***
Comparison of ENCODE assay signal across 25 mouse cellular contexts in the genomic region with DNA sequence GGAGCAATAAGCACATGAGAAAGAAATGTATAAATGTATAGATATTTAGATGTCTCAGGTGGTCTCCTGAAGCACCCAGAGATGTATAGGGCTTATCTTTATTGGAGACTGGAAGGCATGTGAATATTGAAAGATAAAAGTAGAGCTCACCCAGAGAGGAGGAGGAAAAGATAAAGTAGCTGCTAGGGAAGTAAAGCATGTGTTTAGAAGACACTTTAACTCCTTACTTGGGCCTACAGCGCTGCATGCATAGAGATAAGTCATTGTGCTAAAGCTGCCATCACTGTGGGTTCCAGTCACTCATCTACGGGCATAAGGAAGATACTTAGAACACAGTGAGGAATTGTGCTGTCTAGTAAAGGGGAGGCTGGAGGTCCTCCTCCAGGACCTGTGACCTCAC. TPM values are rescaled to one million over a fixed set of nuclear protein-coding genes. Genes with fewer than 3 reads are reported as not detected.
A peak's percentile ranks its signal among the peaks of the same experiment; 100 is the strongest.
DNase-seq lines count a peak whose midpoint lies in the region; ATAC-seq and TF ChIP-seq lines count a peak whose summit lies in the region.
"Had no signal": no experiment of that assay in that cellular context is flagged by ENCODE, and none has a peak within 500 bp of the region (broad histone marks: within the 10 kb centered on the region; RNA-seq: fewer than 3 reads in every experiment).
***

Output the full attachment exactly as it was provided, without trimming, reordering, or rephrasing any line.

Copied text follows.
Comparison of ENCODE assay signal across 25 mouse cellular contexts in the genomic region with DNA sequence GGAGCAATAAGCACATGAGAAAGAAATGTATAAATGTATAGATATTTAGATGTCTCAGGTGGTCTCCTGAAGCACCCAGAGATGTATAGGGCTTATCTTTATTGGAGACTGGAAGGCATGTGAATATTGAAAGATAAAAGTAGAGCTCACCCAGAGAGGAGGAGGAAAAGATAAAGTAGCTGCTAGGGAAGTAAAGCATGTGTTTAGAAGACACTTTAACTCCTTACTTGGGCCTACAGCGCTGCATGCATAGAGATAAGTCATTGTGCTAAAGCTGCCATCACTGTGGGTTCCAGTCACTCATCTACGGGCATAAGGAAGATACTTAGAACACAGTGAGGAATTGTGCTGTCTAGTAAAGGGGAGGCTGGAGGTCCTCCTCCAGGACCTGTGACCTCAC. TPM values are rescaled to one million over a fixed set of nuclear protein-coding genes. Genes with fewer than 3 reads are reported as not detected.
A peak's percentile ranks its signal among the peaks of the same experiment; 100 is the strongest.
DNase-seq lines count a peak whose midpoint lies in the region; ATAC-seq and TF ChIP-seq lines count a peak whose summit lies in the region.
"Had no signal": no experiment of that assay in that cellular context is flagged by ENCODE, and none has a peak within 500 bp of the region (broad histone marks: within the 10 kb centered on the region; RNA-seq: fewer than 3 reads in every experiment).